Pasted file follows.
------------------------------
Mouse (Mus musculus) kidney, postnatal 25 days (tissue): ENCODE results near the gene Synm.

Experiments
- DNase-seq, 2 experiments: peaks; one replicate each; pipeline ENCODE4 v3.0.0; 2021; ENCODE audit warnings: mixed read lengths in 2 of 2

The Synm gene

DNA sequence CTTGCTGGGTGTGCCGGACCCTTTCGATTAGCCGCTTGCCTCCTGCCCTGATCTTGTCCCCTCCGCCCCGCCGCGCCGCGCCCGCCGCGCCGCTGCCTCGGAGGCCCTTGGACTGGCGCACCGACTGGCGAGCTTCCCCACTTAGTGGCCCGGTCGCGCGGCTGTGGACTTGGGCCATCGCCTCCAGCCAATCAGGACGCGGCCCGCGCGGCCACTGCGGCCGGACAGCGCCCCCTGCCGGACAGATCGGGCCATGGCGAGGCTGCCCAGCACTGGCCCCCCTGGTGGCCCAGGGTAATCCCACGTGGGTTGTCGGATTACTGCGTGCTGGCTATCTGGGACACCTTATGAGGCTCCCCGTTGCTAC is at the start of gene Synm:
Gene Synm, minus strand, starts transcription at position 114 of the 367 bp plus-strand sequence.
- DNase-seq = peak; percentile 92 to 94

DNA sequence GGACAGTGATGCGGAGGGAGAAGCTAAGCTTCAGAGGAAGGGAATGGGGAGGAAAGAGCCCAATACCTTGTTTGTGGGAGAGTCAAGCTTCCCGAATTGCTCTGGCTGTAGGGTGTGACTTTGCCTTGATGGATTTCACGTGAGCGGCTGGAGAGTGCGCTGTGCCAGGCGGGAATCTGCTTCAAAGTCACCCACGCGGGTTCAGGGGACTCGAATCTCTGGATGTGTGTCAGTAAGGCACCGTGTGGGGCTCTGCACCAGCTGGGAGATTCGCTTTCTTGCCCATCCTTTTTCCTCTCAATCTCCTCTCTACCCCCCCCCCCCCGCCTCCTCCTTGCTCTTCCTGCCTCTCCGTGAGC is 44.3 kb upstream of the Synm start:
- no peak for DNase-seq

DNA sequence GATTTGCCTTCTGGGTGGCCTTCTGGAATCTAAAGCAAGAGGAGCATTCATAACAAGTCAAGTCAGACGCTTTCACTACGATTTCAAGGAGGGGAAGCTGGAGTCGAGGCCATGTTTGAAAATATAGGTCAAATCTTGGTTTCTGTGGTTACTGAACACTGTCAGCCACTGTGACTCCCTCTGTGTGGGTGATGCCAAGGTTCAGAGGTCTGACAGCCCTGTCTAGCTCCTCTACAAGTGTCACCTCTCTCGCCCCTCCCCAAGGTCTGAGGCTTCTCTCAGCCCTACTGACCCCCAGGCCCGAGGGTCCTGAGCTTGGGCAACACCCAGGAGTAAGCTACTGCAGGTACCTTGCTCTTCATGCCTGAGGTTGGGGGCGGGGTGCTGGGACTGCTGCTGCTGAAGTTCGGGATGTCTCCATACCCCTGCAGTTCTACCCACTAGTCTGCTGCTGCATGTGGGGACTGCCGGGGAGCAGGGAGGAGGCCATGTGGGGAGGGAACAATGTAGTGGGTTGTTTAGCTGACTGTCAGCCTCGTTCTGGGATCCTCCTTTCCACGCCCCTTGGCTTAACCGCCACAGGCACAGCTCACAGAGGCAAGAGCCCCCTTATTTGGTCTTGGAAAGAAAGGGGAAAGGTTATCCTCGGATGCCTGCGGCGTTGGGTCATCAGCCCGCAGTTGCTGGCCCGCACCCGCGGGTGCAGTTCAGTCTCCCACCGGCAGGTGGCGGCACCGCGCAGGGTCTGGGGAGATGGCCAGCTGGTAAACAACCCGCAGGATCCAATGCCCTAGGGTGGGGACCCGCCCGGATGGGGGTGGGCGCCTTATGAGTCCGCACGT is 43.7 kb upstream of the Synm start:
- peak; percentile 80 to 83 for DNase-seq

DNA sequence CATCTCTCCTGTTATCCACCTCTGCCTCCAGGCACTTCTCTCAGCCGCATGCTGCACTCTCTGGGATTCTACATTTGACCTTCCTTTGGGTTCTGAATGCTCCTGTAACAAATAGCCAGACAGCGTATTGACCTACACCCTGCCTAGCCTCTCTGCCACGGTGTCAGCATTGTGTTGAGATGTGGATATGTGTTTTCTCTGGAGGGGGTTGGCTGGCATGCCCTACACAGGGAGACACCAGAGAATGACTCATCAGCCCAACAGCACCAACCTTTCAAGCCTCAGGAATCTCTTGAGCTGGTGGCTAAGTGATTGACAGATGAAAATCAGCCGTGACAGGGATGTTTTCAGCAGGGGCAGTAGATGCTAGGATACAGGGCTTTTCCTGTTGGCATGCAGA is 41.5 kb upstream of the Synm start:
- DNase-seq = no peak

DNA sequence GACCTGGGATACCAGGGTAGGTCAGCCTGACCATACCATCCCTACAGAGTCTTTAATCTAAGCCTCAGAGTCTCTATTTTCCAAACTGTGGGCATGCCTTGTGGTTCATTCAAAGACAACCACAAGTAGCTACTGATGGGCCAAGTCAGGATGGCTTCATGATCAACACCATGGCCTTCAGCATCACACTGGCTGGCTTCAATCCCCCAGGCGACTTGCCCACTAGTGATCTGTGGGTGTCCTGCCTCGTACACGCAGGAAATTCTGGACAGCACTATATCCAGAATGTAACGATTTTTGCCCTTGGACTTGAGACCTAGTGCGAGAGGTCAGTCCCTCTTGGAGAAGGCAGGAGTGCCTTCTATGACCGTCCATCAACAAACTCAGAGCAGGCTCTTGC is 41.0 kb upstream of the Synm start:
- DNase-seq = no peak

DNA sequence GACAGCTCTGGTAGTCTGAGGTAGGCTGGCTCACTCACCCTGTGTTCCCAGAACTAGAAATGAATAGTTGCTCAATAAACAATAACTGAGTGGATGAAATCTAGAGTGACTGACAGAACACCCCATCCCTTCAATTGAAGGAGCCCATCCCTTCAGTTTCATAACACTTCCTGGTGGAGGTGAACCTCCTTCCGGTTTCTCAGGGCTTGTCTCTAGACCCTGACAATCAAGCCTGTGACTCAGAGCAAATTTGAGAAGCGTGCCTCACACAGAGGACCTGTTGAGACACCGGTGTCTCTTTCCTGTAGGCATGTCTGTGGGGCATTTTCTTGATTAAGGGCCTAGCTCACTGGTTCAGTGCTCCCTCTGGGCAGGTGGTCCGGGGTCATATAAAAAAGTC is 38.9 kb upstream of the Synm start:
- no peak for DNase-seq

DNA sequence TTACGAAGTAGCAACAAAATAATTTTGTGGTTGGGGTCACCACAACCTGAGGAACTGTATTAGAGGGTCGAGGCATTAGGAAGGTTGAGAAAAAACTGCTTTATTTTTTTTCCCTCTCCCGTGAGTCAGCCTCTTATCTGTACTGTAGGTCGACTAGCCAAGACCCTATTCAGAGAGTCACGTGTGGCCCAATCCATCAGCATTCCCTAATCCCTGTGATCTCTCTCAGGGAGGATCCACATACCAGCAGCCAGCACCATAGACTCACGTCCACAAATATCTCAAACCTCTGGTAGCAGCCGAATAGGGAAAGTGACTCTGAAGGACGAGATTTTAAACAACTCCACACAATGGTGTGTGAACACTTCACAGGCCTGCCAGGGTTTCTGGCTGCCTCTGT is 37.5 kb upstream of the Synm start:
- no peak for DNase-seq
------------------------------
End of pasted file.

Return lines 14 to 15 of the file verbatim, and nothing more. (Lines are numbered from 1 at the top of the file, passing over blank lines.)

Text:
DNA sequence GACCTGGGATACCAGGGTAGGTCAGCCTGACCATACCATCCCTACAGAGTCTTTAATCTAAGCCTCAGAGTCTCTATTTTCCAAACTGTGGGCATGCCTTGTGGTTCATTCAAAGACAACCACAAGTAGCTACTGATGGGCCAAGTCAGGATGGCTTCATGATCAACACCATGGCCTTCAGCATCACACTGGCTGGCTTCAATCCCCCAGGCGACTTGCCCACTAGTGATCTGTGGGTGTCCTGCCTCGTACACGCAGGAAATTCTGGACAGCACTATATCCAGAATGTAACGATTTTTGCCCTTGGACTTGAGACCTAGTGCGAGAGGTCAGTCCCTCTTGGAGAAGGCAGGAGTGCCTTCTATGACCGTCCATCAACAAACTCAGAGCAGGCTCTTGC is 41.0 kb upstream of the Synm start:
- DNase-seq = no peak